Probable Pitchers

RHP Matt Shoemaker

IP

K%

BB%

HR/FB%

GB%

ERA

FIP

21

18.7%

5.5%

12.9%

26.9%

6.00

4.86

Pitches

Four-seam

Sinker

Splitter

Slider

Curveball

89.5 mph;

34.9%

89.4 mph;

21.1%

83.3 mph;

22.9%

81.1 mph;

14.7%

74.4 mph;

6.4%

Shoemaker_PAgraph

Matt Shoemaker may have been the biggest surprise for the Angels last year (I say "may have" because of Garrett Richards’ breakout season). He accumulated 2.7 fWAR in just 121 innings as a starter. He was able to transfer decent minor league strikeout rates and excellent control into major league success despite mediocre results in the minors. He generally leans on his two fastballs and his splitter. It’s the latter pitch that gets the most attention—mainly because there are so few splitters in the modern game—but his best pitch may be his slider. He’ll use it to generate a ton of whiffs against righties. Shoemaker has already dealt with a minor oblique injury this year. His strikeout rate is down four points from last year but he’s still limiting his walks. He’s really getting killed in the air—his ground ball rate is the lowest in the Majors and he’s already given up four homers in four starts.

RHP Garrett Richards

IP

K%

BB%

HR/FB%

GB%

ERA

FIP

18

19.2%

13.7%

6.7%

62.5%

3.00

3.97

Pitches

Four-seam

Sinker

Slider

Curveball

95.6 mph;

55.9%

96.2 mph;

8.4%

87.2 mph;

32.1%

78.2 mph;

3.7%

Richards_PAgraph

Garrett Richards had shown promise as a prospect and in limited time in the Majors so perhaps his breakout year last year shouldn’t be that much of a surprise. His incredible year last year was cut short by a nasty knee injury in August. He returned to the Angels ahead of schedule and has made three starts already this year. Unfortunately, his results haven’t returned to their otherworldly levels from last year. He’s pitched just 18 innings so we can’t make many assumptions about his abilities yet, but his velocity hasn’t returned to last year’s levels yet and he’s throwing his sinker at a much lower rate. Since he missed all of Spring Training and the first few weeks of the season, it’s probable that he’s still rounding into shape.

LHP C.J. Wilson

IP

K%

BB%

HR/FB%

GB%

ERA

FIP

33

17.0%

7.4%

2.4%

40.0%

2.73

3.14

Pitches

Four-seam

Sinker

Cutter

Changeup

Slider

Curveball

91.3 mph;

27.5%

90.7 mph;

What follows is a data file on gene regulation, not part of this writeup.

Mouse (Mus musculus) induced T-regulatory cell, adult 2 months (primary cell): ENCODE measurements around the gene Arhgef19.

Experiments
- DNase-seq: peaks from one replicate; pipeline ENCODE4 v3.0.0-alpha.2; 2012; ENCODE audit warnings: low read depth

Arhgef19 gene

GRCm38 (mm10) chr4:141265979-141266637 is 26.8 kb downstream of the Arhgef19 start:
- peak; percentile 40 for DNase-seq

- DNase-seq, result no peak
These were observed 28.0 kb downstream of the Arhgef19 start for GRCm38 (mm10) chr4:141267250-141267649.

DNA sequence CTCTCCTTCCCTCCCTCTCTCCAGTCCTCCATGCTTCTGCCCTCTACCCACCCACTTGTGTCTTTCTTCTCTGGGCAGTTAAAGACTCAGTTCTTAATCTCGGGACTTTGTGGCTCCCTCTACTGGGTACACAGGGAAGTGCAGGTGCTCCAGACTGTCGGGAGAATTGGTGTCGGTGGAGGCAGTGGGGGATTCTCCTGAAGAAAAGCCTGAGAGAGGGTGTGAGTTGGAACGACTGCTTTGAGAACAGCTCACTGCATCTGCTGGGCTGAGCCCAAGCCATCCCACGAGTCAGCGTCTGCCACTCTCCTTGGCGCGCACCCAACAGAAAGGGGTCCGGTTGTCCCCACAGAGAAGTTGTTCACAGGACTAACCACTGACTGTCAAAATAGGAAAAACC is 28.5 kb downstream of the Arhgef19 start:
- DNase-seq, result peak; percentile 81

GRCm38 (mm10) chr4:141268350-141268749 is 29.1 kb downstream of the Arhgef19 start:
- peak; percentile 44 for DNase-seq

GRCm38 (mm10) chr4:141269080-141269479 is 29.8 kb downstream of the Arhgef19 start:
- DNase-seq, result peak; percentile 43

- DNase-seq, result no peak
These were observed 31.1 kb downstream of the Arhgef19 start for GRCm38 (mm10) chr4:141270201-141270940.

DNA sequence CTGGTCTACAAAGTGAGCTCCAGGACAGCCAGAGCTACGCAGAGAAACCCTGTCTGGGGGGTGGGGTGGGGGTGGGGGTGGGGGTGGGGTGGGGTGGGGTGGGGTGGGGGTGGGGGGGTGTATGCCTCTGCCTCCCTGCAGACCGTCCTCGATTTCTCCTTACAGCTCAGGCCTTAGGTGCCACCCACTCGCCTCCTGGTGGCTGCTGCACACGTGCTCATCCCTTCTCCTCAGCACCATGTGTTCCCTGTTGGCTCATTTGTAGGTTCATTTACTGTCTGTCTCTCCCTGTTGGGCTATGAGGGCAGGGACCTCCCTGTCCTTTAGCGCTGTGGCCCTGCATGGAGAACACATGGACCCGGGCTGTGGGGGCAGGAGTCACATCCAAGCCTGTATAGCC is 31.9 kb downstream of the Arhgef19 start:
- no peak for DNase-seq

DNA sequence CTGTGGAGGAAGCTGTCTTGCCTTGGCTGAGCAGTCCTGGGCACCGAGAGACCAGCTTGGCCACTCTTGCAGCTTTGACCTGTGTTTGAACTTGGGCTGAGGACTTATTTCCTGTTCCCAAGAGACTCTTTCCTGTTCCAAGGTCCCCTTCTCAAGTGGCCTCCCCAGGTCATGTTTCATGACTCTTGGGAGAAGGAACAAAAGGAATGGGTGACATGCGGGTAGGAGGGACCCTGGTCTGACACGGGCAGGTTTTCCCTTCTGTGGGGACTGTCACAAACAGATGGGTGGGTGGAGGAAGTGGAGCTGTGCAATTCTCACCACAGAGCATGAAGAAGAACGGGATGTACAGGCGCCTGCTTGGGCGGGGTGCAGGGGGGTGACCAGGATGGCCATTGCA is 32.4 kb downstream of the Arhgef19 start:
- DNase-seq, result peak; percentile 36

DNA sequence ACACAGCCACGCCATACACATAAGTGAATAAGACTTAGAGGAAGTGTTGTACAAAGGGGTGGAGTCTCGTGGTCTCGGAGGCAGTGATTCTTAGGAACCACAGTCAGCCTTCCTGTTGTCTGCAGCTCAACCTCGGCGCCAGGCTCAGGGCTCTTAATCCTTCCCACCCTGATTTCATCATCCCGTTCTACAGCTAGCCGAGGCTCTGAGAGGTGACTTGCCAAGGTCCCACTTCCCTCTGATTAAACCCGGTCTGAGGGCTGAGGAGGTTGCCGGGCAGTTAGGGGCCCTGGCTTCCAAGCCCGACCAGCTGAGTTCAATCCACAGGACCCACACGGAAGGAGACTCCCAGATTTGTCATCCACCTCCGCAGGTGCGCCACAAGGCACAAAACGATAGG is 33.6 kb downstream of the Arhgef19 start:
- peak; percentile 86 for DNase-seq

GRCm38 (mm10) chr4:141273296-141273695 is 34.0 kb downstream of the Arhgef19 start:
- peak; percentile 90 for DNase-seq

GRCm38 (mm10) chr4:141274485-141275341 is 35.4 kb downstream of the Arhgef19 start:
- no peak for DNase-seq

34.0%

87.9 mph;

5.4%

85.5 mph;

16.2%

82.9 mph;

7.7%

78.0 mph

9.3%

Wilson_PAgraph

C.J. Wilson had his worst season as a starter last year. He posted five-year lows in strikeout rate, walk rate, and home run rate and accumulated just 0.9 fWAR for the Angels. He was unable, or unwilling, to find the zone and his walk rate spiked as batters just refused to swing at pitches outside the zone. Through five starts this year, he’s been able to get his walk rate under control but his strikeout rate hasn’t rebounded. His overall numbers are helped by a miniscule home run rate which should regress towards league average as the season moves forward.

The Big Picture:

The AL West

Team

W-L

W%

Games Behind

Recent Form

Astros

18-7

.720

-

W-W-W-W-W

Angels

11-14

.440

7.0

W-W-L-L-L

Athletics

11-15

.423

7.5

L-L-W-L-W

Mariners

10-15

.400

8.0

W-L-L-L-L

Rangers

8-16

.333

9.5

L-L-L-W-L

The Wild Card Race

Team

W-L

W%

Games Behind

Recent Form

Royals

16-9

.640

+3.0

L-W-W-L-L

Orioles

12-11

.522

-

W-W-L-W-W

Twins

13-12

.520

-

L-W-W-W-W

Rays

13-12

.520

-

L-W-W-L-L

Red Sox

12-13

.480

1.0

L-W-L-L-L

The Astros are all alone atop the division and have the best record in the league. They'll look to beat up on the Rangers to start this week. Both the Angels and the Athletics haven’t been able to take advantage of the rest of the division and find themselves stuck in the mud with the Mariners. The A’s travel to Minnesota to start the week. After stringing together four wins in a row, the Twins find themselves over .500 and tied for the second Wild Card spot after a month of play.